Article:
Recent History – 1999
Dec. 16, 1999, By Mark Nielsen, Daily News Staff
Health care in the South Peace will face some big challenges over the next few years unless the provincial government makes some major changes according to South Peace Health Council (SPHC) chief executive officer Rick Robinson.
Responding to a highly-critical report about health care in B.C. from the Health Association of B.C. (HABC), Robinson expressed support for the recommendations.
The HABC, which represents the province’s hospitals, says B.C. needs 526 beds a year for the next 18 years to care for its growing and aging population.
Growth in terms of the number of people living in the South Peace is slow, Robinson said but the population is aging fairly rapidly. In part that’s because many cannot afford the proverbial condo in Kelowna, but also because many simply choose to retire here.
“Their family’s here, as well as their friends and it’s a great place to live and retire,” he said. “And more of those people are tending to stay local upon retirement so more and more services are going to be required for that segment of the population.”
The HABC is also calling for funding on a three-year cycle instead of on a year-to-year basis. The change would allow the SPHC to do some long-range planning, Robinson said.
Currently, the SPHC simply plans for absolutely no increase. “And then if we get a little bit of an increase that isn’t tied to collective agreements then we can do something with it,” Robinson said. “But those kinds of increases over and above the collective agreement driven costs are very rare.”
Coinciding the funding cycles with the start of the collective agreements would not be necessary, he said, if the province commits to funding collective agreement costs. But in the SPHC’s experience, Robinson said that not all those costs are picked up.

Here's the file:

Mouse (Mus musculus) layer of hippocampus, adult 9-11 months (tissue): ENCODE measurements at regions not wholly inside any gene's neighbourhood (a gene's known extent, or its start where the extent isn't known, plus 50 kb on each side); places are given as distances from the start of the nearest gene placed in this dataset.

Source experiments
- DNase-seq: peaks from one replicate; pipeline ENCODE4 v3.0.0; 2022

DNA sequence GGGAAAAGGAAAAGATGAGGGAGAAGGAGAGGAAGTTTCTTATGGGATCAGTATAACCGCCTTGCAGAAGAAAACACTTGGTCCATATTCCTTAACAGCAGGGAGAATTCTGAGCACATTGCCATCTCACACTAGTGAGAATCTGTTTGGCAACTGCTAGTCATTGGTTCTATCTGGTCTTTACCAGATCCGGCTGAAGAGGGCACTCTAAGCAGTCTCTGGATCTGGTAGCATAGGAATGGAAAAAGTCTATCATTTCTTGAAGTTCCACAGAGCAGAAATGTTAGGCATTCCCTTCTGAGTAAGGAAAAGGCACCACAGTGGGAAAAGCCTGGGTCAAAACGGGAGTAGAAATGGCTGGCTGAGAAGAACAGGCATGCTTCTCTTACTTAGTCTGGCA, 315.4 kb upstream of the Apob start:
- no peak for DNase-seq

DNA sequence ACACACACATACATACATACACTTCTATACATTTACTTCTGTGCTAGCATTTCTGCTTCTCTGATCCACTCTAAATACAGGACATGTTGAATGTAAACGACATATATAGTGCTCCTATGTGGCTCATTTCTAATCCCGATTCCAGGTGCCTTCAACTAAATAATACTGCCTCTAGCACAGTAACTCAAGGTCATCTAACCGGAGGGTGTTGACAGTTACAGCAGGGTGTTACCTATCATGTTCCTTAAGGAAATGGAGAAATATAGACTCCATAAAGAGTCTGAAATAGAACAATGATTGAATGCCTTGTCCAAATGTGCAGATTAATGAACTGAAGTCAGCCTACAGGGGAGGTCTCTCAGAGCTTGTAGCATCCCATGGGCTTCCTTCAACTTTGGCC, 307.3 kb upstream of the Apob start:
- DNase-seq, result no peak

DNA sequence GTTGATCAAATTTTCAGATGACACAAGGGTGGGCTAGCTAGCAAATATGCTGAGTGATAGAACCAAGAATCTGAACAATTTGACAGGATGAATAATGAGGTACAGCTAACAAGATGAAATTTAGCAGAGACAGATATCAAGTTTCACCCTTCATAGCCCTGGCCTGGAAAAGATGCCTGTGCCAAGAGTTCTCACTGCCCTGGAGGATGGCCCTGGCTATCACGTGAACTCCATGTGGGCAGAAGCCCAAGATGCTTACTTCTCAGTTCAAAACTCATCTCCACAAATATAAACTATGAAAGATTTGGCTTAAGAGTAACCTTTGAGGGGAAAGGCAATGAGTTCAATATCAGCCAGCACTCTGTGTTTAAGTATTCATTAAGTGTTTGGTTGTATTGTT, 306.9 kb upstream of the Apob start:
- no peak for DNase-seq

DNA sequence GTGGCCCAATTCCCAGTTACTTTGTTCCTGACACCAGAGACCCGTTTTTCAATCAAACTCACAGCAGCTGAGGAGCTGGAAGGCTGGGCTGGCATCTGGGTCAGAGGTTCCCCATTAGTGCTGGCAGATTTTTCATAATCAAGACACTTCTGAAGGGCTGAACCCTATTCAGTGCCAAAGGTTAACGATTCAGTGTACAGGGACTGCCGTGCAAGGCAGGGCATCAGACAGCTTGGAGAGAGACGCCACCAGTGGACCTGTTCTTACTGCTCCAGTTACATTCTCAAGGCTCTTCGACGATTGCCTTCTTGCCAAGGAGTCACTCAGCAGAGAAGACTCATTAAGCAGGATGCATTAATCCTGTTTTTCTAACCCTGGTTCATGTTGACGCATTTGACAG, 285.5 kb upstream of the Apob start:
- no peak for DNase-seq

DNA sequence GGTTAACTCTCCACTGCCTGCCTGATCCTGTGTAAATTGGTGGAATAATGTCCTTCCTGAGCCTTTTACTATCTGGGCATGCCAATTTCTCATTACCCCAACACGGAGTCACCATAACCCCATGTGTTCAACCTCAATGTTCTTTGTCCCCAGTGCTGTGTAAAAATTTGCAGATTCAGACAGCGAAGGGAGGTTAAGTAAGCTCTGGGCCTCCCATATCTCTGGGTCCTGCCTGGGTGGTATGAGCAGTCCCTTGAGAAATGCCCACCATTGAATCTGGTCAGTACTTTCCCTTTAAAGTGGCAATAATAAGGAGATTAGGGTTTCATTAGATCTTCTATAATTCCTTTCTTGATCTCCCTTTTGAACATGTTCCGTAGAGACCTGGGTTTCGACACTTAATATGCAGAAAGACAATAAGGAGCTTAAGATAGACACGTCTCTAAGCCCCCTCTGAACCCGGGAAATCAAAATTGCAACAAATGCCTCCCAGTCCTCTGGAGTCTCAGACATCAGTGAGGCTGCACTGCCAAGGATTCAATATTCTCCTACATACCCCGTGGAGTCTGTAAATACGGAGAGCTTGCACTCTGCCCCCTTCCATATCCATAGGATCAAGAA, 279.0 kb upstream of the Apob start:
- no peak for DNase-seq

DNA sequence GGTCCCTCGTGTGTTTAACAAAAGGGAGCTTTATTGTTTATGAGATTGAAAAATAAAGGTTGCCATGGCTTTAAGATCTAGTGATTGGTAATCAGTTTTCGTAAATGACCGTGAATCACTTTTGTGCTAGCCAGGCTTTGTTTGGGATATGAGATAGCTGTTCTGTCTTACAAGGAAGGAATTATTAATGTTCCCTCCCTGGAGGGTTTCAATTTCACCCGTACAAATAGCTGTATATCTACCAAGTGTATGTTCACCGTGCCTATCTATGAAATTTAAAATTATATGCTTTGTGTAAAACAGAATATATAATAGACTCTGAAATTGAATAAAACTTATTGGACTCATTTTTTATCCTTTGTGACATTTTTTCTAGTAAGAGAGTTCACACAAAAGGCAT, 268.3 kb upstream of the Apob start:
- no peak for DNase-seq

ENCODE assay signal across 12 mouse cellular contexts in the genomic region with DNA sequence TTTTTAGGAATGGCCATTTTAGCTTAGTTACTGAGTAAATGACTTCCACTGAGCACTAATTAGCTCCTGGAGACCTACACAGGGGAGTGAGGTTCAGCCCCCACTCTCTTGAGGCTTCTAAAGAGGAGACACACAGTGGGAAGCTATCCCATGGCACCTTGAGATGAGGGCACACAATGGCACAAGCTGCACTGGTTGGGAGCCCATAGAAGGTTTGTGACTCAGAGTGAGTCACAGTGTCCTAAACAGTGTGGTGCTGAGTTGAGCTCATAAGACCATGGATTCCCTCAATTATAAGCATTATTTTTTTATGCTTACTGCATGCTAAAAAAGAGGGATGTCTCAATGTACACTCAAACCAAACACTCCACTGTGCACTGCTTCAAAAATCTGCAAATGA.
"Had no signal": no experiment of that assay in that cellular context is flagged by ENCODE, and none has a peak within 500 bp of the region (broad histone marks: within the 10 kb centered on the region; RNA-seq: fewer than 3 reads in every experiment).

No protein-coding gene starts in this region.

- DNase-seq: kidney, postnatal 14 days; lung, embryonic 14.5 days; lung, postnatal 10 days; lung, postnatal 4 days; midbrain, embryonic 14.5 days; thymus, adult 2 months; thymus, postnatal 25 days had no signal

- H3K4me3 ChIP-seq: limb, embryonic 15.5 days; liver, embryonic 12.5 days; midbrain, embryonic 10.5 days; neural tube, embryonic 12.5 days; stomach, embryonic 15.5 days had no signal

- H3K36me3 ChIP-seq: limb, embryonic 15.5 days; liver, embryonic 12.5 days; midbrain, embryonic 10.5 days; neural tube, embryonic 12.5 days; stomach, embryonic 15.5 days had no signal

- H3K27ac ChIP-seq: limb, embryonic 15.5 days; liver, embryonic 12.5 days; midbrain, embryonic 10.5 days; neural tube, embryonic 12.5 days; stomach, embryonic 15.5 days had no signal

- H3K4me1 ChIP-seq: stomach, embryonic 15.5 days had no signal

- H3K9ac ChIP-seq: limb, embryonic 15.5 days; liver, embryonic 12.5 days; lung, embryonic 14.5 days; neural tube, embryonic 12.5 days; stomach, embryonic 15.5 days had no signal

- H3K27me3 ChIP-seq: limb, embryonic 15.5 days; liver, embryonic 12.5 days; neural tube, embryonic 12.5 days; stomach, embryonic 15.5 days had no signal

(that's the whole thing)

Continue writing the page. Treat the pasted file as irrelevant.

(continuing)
Reflecting an HABC survey of its members, Robinson said the equipment replacement situation is also inadequate.
“If our equipment funding continues from the ministry’s funding perspective the way it has been in recent years, our medical services that we are currently delivering are unsustainable and you can quote me,” he said.
The SPHC got about $89,000 from the province last year, and another 40 per cent of that total from the Peace River Regional Hospital District, for $124,600.
When a simply electro-cardiogram monitor costs $20,000, Robinson said the money doesn’t go far for a health council that has about 230 beds.
“If it wasn’t for local donations and us working very hard with the hospital foundation to try and attract outside funding, we would be in a very desperate situation,” he said.
(The Hospital Foundation is still taking donations through to Christmas for its Christmas tree light up campaign as it strives to reach its goal of 2,000 bulbs at $5 each).
The HABC report was obtained by the Vancouver Sun two days after the heads of three Lower Mainland emergency wards said their departments were so overloaded that they could no longer guarantee critically ill people would get the help they need.
Robinson said that so far the South Peace is avoiding such troubles. He said the emergency wards at Dawson Creek and District Hospital and Chetwynd General Hospital are busy because of colds and flu but no busier than normal for this time of year.